CPI projected to rise 0.3% in May
We expect the consumer price index (CPI) to rise by 0.3% month-on-month in May, thereby remaining unchanged at 1.6%, well below the Central Bank’s (CBI) 2.5% inflation target. In our opinion, the medium-term inflation forecast is broadly unchanged since our last forecast. Inflation looks set to remain below the Central Bank’s (CBI) 2.5% target until near the end of this year. It will be somewhat above the target in 2017 and 2018, however. Statistics Iceland (SI) is scheduled to publish the May CPI at 9:00 hrs. on 27 May.
Housing, food, hotel accommodation, and petrol prices rise
This time there are four components underlying most of the rise in the CPI, according to our forecast: housing, food and beverages, hotel accommodation, and petrol Of these four, the housing component contributes most to inflation (0.19% CPI effect), as we expect imputed rent to rise by 0.8% month-on-month (0.12% CPI effect), based on our examination of developments in house prices. The small increase in imputed rent in recent months has taken us somewhat by surprise. Apart from this, home maintenance prices have had the strongest impact on the housing component (0.05%), as the recent wage agreements had a considerable effect on this component of the building cost index for May.
We estimate that the rise in food and beverage prices will increase the CPI by 0.05% in May This is due largely to increases in the price of meat and fish (0.03% CPI effect) and fruit (0.02% CPI effect). The peak tourist season is approaching, and we expect accommodation prices to rise by nearly 10% in May (0.04% CPI effect), in line with last year’s developments. Petrol prices have risen by 1.5% (0.05% CPI effect) on average since the SI’s last measurement, in line with rising global market prices.
Of downward-pulling items, the most prominent is international airfares (-0.08% CPI effect), as our survey indicates that prices will fall markedly, as they have in recent years. We expect little change in clothing and footwear prices this month, although they have risen markedly in May in the past few years. It appears that there is still some scope for price reductions in the wake of both the cancellation of import duties on clothing and the appreciation of the króna, as the clothing component had only declined by 3.1% over the twelve months through April. Footwear prices have fallen much more, or by 7.8%. Presumably, the expected reduction in footwear prices has already emerged to a large degree.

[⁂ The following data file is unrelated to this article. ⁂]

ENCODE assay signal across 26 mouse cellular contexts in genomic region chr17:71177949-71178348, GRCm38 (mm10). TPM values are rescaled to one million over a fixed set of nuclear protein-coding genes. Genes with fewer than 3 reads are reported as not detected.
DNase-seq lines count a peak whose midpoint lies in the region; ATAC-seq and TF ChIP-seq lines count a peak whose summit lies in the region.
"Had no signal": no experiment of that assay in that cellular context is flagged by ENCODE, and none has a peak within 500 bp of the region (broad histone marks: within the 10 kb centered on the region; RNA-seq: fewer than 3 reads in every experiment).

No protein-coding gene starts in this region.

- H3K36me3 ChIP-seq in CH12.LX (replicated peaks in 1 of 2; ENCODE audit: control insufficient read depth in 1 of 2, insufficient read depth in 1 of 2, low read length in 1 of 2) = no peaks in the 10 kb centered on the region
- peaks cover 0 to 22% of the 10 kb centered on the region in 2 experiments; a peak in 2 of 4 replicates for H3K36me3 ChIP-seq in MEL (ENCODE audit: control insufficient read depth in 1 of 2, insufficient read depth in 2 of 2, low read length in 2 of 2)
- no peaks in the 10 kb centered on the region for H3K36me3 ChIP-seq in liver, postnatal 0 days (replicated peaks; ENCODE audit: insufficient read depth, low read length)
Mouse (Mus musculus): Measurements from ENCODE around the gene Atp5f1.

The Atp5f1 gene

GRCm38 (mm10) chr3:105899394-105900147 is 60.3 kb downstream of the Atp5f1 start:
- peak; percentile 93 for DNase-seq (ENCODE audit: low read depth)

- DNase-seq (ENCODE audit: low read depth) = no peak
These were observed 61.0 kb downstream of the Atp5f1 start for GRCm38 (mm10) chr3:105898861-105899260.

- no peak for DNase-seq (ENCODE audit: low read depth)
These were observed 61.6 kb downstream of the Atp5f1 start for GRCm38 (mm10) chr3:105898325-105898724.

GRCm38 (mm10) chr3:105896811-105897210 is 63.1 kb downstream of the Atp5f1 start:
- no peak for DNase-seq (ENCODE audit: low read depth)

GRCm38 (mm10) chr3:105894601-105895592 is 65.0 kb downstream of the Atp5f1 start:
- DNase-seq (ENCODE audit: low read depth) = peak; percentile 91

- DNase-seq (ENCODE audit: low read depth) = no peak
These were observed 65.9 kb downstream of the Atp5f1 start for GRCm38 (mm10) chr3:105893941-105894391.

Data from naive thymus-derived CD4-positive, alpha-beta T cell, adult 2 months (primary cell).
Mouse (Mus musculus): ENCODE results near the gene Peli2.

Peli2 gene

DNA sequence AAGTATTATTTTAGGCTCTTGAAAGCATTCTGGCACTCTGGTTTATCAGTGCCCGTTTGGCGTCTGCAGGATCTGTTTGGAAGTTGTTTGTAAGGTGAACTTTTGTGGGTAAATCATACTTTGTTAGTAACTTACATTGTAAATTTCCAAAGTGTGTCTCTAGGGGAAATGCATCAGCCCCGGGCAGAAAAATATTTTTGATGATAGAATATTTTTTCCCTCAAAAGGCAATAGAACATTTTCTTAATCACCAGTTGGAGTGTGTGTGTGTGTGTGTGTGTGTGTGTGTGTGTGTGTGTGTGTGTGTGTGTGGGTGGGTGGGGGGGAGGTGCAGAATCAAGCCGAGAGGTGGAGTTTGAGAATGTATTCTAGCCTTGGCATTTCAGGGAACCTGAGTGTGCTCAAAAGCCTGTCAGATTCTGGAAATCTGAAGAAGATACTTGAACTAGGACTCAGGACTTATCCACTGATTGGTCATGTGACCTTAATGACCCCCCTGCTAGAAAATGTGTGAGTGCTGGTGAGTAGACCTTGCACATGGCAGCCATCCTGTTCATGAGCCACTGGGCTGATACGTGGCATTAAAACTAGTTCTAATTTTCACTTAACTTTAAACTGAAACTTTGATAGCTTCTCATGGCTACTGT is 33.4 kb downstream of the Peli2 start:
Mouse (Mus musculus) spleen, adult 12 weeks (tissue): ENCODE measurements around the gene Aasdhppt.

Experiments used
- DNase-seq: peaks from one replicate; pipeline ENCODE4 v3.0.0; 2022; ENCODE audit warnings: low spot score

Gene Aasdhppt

Inflation broadly unchanged in coming months
We forecast a 0.4% rise in the CPI in June, a 0.1% decline in July, and a 0.5% increase in August. According to this, inflation will measure 1.7% at mid-year and bottom out at 1.4% in August.
As before, the housing component will be the main upward-pulling factor in coming months, with a CPI effect of 0.14% per month, on average. In June, we expect upward pressure from airfares, and hotel and restaurant services. July figures will be affected by seasonal sales, on the one hand, and increased airfares, on the other. The opposite will happen in August, however, with end-of-sales pulling upwards and reduced airfares pulling downwards.
Rising inflation in H2
We expect inflation to pick up steadily over the second half and rise above the CBI’s 2.5% target at the end of the year. Further ahead, the outlook is for an average inflation rate of 3.2% in 2017 and 3.6% in 2018. The increase in inflationary pressures is due to a rapid rise in domestic wage costs, the sustained rise in real house prices, and the tapering-off of imported deflation, among other factors.
ISK appreciation would reduce inflation
As usual, the ISK is the major uncertainty in our forecast. We expect the exchange rate to remain unchanged in the coming term. In the short run, however, it appears more likely to rise than to fall, owing to sustained foreign currency inflows in the recent term, providing enough scope to cover potential outflows in connection with the offshore ISK auction and increased foreign investment by resident entities once the capital controls have been lifted.
Further appreciation would cause inflation to be lower than we have projected here; for instance, our forecasting model indicates that if the ISK strengthens by 5% from now until the year-end, headline inflation will measure 1.9% at that time and will be somewhat lower in 2017 as well. As yet, there appears to be some scope for further appreciation of the ISK without jeopardising the external balance of the economy. Ultimately, though, a strong additional appreciation would undermine the competitive position of Iceland’s tradable sector, thereby exacerbating the risk of external imbalances and a currency depreciation. Moreover, wages could rise faster in the near future than we expect, contributing to higher inflation over the medium term.